- Creating Volume > Attach to Instance and Mount.
ubuntu@ip-x-x-x-x:~$ ec2-describe-volumes
VOLUME  vol-41885f55    8       snap-d00ac9e4   ap-southeast-1a in-use  2015-05-26T09:07:04+0000        gp2     24
ATTACHMENT      vol-41885f55    i-d6cdb71a      /dev/sda1       attached        2015-05-26T09:07:04+0000        true
ubuntu@ip-x-x-x-x:~$ ec2-describe-availability-zones
AVAILABILITYZONE        ap-southeast-1a available       ap-southeast-1
AVAILABILITYZONE        ap-southeast-1b available       ap-southeast-1
ubuntu@ip-x-x-x-x:~$ ec2-create-volume -s 8 --snapshot snap-bea0d28b -z ap-southeast-1a
VOLUME  vol-d15087c5    8       snap-bea0d28b   ap-southeast-1a creating        2015-05-27T06:24:00+0000        standard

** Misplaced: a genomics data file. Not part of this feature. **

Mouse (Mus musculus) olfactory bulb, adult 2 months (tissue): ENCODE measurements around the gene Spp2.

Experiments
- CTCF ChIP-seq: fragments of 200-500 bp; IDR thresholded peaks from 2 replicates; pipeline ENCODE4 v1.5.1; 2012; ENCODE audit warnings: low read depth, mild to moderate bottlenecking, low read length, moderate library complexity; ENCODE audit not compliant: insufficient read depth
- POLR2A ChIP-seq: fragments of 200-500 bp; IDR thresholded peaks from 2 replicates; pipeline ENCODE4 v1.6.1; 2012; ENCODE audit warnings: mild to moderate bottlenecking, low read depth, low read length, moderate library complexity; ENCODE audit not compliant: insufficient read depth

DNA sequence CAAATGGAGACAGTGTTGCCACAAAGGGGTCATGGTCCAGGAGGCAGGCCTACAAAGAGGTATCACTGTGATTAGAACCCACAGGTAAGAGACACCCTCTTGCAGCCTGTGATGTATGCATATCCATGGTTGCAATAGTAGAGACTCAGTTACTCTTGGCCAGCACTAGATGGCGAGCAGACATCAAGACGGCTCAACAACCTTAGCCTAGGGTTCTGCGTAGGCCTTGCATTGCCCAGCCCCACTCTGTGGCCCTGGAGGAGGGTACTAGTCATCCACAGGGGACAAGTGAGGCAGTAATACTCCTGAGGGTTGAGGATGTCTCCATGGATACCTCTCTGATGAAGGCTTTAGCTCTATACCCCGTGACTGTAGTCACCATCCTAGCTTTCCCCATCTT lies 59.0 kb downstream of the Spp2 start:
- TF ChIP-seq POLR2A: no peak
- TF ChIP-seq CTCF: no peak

ubuntu@ip-x-x-x-x:~$ ec2-describe-volumes
VOLUME  vol-41885f55    8       snap-d00ac9e4   ap-southeast-1a in-use  2015-05-26T09:07:04+0000        gp2     24
ATTACHMENT      vol-41885f55    i-d6cdb71a      /dev/sda1       attached        2015-05-26T09:07:04+0000        true
VOLUME  vol-d15087c5    8       snap-bea0d28b   ap-southeast-1a available       2015-05-27T06:24:00+0000        standard
ubuntu@ip-x-x-x-x:~$ sudo fdisk -l
Disk /dev/xvda: 8589 MB, 8589934592 bytes
255 heads, 63 sectors/track, 1044 cylinders, total 16777216 sectors
Units = sectors of 1 * 512 = 512 bytes
Sector size (logical/physical): 512 bytes / 512 bytes
I/O size (minimum/optimal): 512 bytes / 512 bytes
Disk identifier: 0x00000000
    Device Boot      Start         End      Blocks   Id  System
/dev/xvda1   *       16065    16771859     8377897+  83  Linux
ubuntu@ip-x-x-x-x:~$ ec2-attach-volume vol-d15087c5 -i  i-d6cdb71a  -d sdf
ATTACHMENT      vol-d15087c5    i-d6cdb71a      sdf     attaching       2015-05-27T06:31:16+0000
ubuntu@ip-x-x-x-x:~$ sudo fdisk -l
Disk /dev/xvda: 8589 MB, 8589934592 bytes
255 heads, 63 sectors/track, 1044 cylinders, total 16777216 sectors
Units = sectors of 1 * 512 = 512 bytes
Sector size (logical/physical): 512 bytes / 512 bytes